EZRA STONE, 76, who played the comically trouble-prone teenager Henry Aldrich on radio, died Thursday in an automobile accident near Perth Amboy, N.J. A child star in vaudeville and theater, his most memorable acting job was as the adolescent Henry Aldrich in George Abbott's 1938 play What A Life. The play was the basis for a 13-year radio show, with Mr. Stone creating Aldrich's trademark saying, "Coming, Mother!" He later was a successful theater and TV director, working in TV on such popular early series as I Love Lucy, Lost In Space, Laredo, Lassie and The Munsters. During World War II, he served as a producer, director and actor with the Army's Special Services, staging many productions, most notably the Irving Berlin show This Is the Army.
GUELFO ZAMBONI, 97, a former Italian diplomat who saved 280 Jews from deportation to the Nazi concentration camp at Auschwitz during World War II, died Saturday in Rome. While working as Italian consul in German-occupied Salonika in 1943, he supplied the Jews with documents allowing them to escape the Nazis by traveling to Athens, which the Italians controlled. In 1992, he was honored with a medal from the Yad Vashem holocaust museum in Jerusalem. His actions recall those of Oskar Schindler, the German businessman who shielded 1,200 Jewish factory workers from death at the hands of the Nazis. That story forms the plot for the Steven Spielberg film Schindler's List.
WALTER KENT, 82, a songwriter best remembered for the World War II anthem Blue Birds Over the White Cliffs of Dover, died March 1 in Los Angeles. Recorded by Vera Lynn in 1941, Blue Birds quickly became a symbol of Allied resistance and hope in the early days of the war. Although the song describes the famous chalk cliffs of Dover, Mr. Kent never saw them until a visit to England in 1989. Mr. Kent also wrote or co-wrote such songs as I'll Be Home for Christmas and the music for the Broadway show Seventeen.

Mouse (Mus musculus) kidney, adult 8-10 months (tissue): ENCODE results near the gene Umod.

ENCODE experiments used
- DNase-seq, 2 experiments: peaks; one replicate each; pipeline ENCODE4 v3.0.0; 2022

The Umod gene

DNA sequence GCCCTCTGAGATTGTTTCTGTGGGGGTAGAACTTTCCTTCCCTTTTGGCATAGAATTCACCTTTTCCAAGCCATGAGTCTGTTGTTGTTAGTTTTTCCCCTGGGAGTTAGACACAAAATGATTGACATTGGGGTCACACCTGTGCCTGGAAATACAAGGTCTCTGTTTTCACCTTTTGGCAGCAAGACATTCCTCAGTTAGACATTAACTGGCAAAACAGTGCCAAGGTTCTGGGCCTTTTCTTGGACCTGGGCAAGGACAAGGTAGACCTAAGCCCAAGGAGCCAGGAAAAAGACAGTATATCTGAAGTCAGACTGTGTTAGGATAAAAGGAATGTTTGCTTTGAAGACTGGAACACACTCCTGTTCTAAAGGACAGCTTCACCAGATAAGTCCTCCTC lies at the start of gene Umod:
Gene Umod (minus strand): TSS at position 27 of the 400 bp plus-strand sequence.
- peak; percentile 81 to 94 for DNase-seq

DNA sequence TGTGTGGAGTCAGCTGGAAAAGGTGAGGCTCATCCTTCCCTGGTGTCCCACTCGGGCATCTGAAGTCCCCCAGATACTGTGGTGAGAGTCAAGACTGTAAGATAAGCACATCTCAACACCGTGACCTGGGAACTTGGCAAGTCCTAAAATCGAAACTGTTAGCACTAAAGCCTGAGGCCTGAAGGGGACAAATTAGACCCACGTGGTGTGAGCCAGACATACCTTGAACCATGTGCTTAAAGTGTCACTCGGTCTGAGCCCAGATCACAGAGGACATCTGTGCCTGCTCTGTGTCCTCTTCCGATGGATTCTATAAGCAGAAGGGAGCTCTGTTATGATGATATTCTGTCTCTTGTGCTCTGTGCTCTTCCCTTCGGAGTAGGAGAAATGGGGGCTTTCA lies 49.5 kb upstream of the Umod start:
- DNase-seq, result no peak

CORNELIUS COFFEY, 91, who trained many of the Tuskegee Airmen after a commercial flying school refused to accept him because he was black, died Wednesday in Chicago. The first black man to hold both a pilot's and a mechanic's license, he established the Coffey School of Aeronautics and trained more than 1,000 pilots from 1938 to 1945, including many of the Tuskegee Airmen, the black pilots who flew combat missions in World War II. After the war, he taught at the Lewis School of Aeronautics and at Dunbar Vocational High School, where he trained some of the first black people to be hired as mechanics by commercial airlines.
ABDULLAH al-SALLAL, 74, the first president of former North Yemen, died Saturday in San"a, Yemen, of a heart attack, San"a radio reported. In 1962, he led a revolution against the rule of the imams and proclaimed a republic in North Yemen. In 1990, North Yemen united with former Marxist South Yemen in an uneasy merger. Following his death, Yemen's presidential council ordered a three-day official mourning period. Mr. Sallal held power until 1967 with the backing of Egyptian troops that rushed to Yemen to defend the new republic against royalist forces backed by Saudi Arabia.
MAX SCHUBERT, 79, creator of Grange Hermitage, the most prized Australian red wine, died Saturday in Adelaide after a long illness. Mr. Schubert first produced Grange Hermitage for the Penfolds winery in the early 1950s in an effort to make an Australian wine that would age over many years, like the great vintages of France. Initially derided by critics as undrinkable, the wine now is regarded as a classic.
LARRY EYLER, 41, sentenced to death for the killing of a 15-year-old male prostitute and possibly the killer of more than 20 people, died Sunday in Pontiac, Ill., of AIDS complications. He died in the medical facility at Pontiac Correctional Center, where he had been on death row.
SARAH PATTON BOYLE, 87, an author who was active in civil rights matters, died Feb. 20 in Arlington, Va., of complications from Alzheimer's disease. Mrs. Boyle described her experiences as a white Southern woman coming to understand the problems of many black Americans in her book The Desegregated Heart (1962). Her last book, The Desert Blooms (1985), described her personal experiences with aging.